European crayfish are sensitive to the crayfish plague pathogen, Aphanomyces astaci, carried by North American crayfish species due to their less effective immune defence mechanisms against this disease. During a controlled infection experiment with a susceptible crayfish species Astacus astacus using three A. astaci strains (representing genotype groups A, B, and E), we investigated variation in their virulence and in crayfish immune defence indicators (haemocyte density, phenoloxidase activity, and production of reactive oxygen species). Experimental crayfish were exposed to two dosages of A. astaci spores (1 and 10 spores mL(-1)). The intensity and timing of the immune response differed between the strains as well as between the spore concentrations. Stronger and faster change in each immune parameter was observed in crayfish infected with two more virulent strains, indicating a relationship between crayfish immune response and A. astaci virulence. Similarly, the immune response was stronger and was observed earlier for the higher spore concentration. For the first time, the virulence of a strain of the genotype group E (isolated from Orconectes limosus) was experimentally tested. Total mortality was reached after 10 days for the two higher spore dosages (10 and 100 spores mL(-1)), and after 16 days for the lowest (1 spore mL(-1)), revealing equally high and rapid mortality as caused by the genotype group B (from Pacifastacus leniusculus). No mortality occurred after infection with genotype group A during 60 days of the experimental trial.


Asunto(s)
Aphanomyces/inmunología , Astacoidea/inmunología , Inmunidad Innata , Animales , Aphanomyces/genética , Aphanomyces/patogenicidad , Astacoidea/parasitología , Recuento de Células Sanguíneas , Genotipo , Hemocitos , Monofenol Monooxigenasa/metabolismo , Especies Reactivas de Oxígeno/metabolismo , Virulencia
8.
PLoS Biol ; 12(5): e1001850, 2014 May.
Artículo en Inglés | MEDLINE | ID: mdl-24802715

RESUMEN

Species moved by human activities beyond the limits of their native geographic ranges into areas in which they do not naturally occur (termed aliens) can cause a broad range of significant changes to recipient ecosystems; however, their impacts vary greatly across species and the ecosystems into which they are introduced. There is therefore a critical need for a standardised method to evaluate, compare, and eventually predict the magnitudes of these different impacts. Here, we propose a straightforward system for classifying alien species according to the magnitude of their environmental impacts, based on the mechanisms of impact used to code species in the International Union for Conservation of Nature (IUCN) Global Invasive Species Database, which are presented here for the first time. The classification system uses five semi-quantitative scenarios describing impacts under each mechanism to assign species to different levels of impact-ranging from Minimal to Massive-with assignment corresponding to the highest level of deleterious impact associated with any of the mechanisms. The scheme also includes categories for species that are Not Evaluated, have No Alien Population, or are Data Deficient, and a method for assigning uncertainty to all the classifications. We show how this classification system is applicable at different levels of ecological complexity and different spatial and temporal scales, and embraces existing impact metrics. In fact, the scheme is analogous to the already widely adopted and accepted Red List approach to categorising extinction risk, and so could conceivably be readily integrated with existing practices and policies in many regions.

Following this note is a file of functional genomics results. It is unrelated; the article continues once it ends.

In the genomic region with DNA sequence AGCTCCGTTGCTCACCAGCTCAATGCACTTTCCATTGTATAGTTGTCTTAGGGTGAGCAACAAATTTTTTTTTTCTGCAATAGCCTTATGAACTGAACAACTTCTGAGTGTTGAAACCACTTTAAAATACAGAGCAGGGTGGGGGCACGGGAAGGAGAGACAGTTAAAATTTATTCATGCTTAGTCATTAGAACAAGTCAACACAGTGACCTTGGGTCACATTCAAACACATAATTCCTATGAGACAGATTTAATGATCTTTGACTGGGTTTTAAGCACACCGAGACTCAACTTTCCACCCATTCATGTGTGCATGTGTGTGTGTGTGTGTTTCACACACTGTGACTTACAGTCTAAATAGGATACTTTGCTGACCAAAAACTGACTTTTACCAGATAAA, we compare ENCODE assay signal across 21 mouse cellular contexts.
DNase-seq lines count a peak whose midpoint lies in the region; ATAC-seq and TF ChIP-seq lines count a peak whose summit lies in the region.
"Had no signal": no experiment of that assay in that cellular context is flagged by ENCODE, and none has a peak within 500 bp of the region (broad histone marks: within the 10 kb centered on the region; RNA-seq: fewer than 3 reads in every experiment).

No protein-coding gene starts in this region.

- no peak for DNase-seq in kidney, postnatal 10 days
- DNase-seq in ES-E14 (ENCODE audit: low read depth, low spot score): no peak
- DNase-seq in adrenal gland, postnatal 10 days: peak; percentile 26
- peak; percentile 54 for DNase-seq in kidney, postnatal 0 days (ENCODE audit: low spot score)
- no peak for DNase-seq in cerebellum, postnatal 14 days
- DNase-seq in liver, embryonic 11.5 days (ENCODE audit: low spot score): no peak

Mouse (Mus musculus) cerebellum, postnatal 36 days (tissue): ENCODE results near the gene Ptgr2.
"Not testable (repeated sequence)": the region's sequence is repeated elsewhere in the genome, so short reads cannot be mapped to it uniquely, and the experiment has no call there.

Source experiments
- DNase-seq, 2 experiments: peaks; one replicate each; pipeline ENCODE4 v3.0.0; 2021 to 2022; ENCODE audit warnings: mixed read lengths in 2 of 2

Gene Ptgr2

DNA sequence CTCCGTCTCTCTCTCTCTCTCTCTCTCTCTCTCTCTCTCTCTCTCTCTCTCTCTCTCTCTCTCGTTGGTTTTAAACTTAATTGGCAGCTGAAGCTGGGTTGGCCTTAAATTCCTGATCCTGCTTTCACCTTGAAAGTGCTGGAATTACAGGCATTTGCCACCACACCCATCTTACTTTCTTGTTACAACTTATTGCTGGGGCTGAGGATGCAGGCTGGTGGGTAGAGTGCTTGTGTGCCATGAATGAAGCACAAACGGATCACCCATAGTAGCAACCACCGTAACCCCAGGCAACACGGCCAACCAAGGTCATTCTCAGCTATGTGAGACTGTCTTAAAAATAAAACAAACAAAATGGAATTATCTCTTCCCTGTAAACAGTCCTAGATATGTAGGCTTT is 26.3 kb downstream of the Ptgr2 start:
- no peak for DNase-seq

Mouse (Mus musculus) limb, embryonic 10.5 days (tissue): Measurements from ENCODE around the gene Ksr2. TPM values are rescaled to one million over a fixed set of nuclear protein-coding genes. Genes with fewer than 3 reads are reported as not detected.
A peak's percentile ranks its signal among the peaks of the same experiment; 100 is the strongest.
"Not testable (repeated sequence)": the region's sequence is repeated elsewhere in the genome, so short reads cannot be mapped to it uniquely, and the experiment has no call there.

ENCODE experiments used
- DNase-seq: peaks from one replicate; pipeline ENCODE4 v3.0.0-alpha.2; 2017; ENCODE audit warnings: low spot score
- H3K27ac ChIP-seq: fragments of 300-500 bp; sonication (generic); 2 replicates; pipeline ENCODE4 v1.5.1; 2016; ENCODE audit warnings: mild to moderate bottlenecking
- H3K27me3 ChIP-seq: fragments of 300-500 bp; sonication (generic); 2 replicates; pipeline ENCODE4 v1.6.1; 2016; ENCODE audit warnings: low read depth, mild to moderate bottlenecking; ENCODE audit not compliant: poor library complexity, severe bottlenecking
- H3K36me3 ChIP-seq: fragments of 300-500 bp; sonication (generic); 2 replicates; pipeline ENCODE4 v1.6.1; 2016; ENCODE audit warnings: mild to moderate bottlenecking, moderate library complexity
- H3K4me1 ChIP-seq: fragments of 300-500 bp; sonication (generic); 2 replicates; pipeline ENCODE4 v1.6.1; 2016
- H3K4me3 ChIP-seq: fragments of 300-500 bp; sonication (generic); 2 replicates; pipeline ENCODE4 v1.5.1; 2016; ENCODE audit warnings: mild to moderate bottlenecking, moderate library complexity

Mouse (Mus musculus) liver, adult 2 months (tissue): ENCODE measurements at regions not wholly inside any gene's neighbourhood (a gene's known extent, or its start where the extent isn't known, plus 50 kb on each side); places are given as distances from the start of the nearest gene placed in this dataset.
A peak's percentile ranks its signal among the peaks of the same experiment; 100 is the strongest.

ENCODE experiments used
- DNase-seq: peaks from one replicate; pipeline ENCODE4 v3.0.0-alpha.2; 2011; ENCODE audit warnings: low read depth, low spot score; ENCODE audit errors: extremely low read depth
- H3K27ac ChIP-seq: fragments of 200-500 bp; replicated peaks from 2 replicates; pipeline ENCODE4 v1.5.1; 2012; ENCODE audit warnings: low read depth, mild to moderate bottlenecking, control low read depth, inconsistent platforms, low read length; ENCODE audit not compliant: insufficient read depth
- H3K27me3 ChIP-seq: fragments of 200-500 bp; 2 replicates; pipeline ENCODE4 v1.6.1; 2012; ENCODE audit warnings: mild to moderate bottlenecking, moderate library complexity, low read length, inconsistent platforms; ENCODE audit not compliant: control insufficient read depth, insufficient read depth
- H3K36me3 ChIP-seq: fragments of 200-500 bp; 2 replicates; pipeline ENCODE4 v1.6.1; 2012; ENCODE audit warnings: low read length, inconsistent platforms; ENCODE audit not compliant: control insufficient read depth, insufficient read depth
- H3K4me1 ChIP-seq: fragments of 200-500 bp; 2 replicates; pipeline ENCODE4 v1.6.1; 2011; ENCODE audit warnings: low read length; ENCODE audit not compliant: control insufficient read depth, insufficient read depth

Asunto(s)
Distribución Animal/fisiología , Ambiente , Especies Introducidas/estadística & datos numéricos , Dispersión de las Plantas/fisiología , Animales , Biodiversidad , Extinción Biológica , Cadena Alimentaria , Herbivoria/fisiología , Actividades Humanas/tendencias , Humanos , Plantas/microbiología , Plantas/parasitología , Plantas/virología , Dinámica Poblacional/tendencias , Conducta Predatoria/fisiología , Suelo/química , Especificidad de la Especie , Incertidumbre
9.
Conserv Biol ; 28(5): 1188-94, 2014 Oct.
Artículo en Inglés | MEDLINE | ID: mdl-24779412

RESUMEN

Non-native species cause changes in the ecosystems to which they are introduced. These changes, or some of them, are usually termed impacts; they can be manifold and potentially damaging to ecosystems and biodiversity. However, the impacts of most non-native species are poorly understood, and a synthesis of available information is being hindered because authors often do not clearly define impact. We argue that explicitly defining the impact of non-native species will promote progress toward a better understanding of the implications of changes to biodiversity and ecosystems caused by non-native species; help disentangle which aspects of scientific debates about non-native species are due to disparate definitions and which represent true scientific discord; and improve communication between scientists from different research disciplines and between scientists, managers, and policy makers. For these reasons and based on examples from the literature, we devised seven key questions that fall into 4 categories: directionality, classification and measurement, ecological or socio-economic changes, and scale. These questions should help in formulating clear and practical definitions of impact to suit specific scientific, stakeholder, or legislative contexts.


Asunto(s)
Conservación de los Recursos Naturales , Ecosistema , Especies Introducidas , Animales , Biodiversidad , Plantas